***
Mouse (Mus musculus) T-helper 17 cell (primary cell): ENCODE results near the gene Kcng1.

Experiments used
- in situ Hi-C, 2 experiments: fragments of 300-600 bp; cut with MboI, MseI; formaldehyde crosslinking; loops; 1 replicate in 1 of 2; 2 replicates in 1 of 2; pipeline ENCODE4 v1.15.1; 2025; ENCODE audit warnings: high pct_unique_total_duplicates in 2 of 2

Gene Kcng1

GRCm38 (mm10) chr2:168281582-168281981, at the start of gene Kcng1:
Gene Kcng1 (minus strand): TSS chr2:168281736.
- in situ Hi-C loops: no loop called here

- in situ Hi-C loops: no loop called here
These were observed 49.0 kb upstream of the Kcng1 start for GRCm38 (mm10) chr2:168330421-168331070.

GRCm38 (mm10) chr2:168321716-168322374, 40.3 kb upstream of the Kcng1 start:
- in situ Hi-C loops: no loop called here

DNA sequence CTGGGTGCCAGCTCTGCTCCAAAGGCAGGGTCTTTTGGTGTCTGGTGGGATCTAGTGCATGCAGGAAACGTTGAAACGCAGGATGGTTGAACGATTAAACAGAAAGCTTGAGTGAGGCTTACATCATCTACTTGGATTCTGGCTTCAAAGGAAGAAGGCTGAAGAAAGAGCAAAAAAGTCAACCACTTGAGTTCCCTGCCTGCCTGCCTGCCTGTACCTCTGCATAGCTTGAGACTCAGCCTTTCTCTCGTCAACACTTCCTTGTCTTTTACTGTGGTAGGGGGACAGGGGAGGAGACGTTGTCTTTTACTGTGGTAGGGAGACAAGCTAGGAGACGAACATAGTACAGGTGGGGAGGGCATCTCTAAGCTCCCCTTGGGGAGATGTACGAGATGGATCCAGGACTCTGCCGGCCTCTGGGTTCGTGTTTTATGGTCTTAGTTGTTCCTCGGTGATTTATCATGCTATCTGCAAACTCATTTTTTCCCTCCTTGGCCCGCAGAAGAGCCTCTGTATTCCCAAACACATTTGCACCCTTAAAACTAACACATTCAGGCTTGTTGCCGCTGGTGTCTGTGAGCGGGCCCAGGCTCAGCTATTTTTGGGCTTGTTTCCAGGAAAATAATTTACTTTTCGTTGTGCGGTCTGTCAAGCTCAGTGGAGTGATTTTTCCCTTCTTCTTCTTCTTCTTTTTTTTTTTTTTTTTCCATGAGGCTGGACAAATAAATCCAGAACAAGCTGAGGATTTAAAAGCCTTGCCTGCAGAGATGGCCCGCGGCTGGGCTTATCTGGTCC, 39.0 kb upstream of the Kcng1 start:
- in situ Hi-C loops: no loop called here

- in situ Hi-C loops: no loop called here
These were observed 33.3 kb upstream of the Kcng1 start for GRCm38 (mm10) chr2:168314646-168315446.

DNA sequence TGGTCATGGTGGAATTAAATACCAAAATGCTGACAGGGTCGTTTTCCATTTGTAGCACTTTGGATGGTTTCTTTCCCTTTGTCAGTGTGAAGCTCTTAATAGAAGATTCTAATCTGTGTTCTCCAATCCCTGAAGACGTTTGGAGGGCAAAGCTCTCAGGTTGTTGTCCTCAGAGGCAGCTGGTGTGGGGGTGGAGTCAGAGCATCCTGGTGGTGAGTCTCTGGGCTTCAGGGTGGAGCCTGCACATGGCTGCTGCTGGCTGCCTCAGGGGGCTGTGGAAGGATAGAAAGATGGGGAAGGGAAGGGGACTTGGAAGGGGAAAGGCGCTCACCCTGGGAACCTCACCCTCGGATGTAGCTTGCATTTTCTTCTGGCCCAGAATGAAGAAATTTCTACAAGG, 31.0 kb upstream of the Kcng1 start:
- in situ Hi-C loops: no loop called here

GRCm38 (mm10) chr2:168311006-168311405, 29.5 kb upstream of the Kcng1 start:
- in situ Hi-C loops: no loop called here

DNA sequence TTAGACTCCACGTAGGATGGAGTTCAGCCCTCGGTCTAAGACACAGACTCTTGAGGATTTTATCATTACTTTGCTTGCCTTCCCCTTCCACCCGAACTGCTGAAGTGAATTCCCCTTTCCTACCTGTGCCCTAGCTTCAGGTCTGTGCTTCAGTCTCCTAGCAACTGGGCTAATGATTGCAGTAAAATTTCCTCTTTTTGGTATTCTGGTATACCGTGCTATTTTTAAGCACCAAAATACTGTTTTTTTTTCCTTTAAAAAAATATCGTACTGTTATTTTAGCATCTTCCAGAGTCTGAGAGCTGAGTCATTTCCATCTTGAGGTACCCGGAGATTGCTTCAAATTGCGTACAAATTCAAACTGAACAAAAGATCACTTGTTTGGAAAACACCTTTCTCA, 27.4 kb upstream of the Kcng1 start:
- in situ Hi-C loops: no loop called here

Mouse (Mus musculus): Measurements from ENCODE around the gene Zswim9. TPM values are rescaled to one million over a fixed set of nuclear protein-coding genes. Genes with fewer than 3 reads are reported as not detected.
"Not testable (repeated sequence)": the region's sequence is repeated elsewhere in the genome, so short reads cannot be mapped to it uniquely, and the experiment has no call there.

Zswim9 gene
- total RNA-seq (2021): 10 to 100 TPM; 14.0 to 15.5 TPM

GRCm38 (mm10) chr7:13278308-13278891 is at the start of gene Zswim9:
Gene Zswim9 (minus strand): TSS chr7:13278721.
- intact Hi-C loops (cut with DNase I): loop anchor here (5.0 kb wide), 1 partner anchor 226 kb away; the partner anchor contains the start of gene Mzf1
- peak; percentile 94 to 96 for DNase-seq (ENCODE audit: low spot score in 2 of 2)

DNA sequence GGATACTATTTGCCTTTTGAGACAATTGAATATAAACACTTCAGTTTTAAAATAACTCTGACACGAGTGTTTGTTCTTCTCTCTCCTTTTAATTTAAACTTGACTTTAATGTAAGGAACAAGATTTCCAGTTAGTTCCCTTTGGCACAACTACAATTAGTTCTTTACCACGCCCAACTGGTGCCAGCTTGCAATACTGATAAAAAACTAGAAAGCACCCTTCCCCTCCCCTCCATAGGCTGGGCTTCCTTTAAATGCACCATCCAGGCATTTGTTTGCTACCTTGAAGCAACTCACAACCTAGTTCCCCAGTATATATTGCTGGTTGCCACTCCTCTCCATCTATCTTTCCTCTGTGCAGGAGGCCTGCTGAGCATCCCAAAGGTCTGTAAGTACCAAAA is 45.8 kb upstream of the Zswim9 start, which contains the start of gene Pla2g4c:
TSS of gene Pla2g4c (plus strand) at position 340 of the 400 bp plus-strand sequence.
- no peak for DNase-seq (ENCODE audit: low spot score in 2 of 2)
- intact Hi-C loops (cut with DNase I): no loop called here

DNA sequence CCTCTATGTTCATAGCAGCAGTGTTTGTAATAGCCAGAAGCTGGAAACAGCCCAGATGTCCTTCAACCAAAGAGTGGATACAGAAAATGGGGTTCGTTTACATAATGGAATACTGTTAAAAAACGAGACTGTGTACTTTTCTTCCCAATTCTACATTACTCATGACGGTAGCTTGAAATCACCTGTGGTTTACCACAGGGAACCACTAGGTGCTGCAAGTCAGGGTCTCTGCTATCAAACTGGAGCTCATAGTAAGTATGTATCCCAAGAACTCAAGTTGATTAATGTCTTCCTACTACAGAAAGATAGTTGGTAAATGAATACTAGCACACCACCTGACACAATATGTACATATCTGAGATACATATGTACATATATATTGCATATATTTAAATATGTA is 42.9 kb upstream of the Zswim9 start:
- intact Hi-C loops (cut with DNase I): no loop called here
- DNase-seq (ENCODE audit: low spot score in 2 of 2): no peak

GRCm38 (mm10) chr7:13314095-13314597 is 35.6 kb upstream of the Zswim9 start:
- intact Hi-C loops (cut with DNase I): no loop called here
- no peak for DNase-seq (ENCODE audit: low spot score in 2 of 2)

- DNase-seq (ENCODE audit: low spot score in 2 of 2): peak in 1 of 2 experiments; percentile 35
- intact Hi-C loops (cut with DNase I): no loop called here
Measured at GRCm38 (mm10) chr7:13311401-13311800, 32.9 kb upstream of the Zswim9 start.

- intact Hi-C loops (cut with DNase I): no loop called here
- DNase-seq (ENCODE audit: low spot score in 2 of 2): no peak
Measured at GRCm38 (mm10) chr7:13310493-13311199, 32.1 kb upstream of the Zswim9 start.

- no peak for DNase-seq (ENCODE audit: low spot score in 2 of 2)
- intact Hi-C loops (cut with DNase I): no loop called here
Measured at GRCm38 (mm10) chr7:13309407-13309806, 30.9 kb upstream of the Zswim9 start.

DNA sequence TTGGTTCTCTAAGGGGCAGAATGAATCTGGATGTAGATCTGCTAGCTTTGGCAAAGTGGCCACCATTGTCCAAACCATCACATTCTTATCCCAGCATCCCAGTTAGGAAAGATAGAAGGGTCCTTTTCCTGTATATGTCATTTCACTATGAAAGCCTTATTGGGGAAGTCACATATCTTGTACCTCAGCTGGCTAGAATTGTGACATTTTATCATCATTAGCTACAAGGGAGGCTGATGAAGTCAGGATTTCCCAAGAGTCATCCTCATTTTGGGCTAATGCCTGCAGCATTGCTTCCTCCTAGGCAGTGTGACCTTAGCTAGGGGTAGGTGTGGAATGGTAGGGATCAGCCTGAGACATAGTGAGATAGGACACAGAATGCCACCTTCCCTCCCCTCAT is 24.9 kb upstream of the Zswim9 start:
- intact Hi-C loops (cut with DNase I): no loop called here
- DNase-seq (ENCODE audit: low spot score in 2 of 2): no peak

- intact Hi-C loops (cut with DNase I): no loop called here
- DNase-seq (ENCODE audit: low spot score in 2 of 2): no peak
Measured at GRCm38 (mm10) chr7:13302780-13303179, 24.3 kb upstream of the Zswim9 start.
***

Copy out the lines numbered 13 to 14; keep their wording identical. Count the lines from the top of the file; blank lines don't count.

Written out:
- in situ Hi-C loops: no loop called here

- in situ Hi-C loops: no loop called here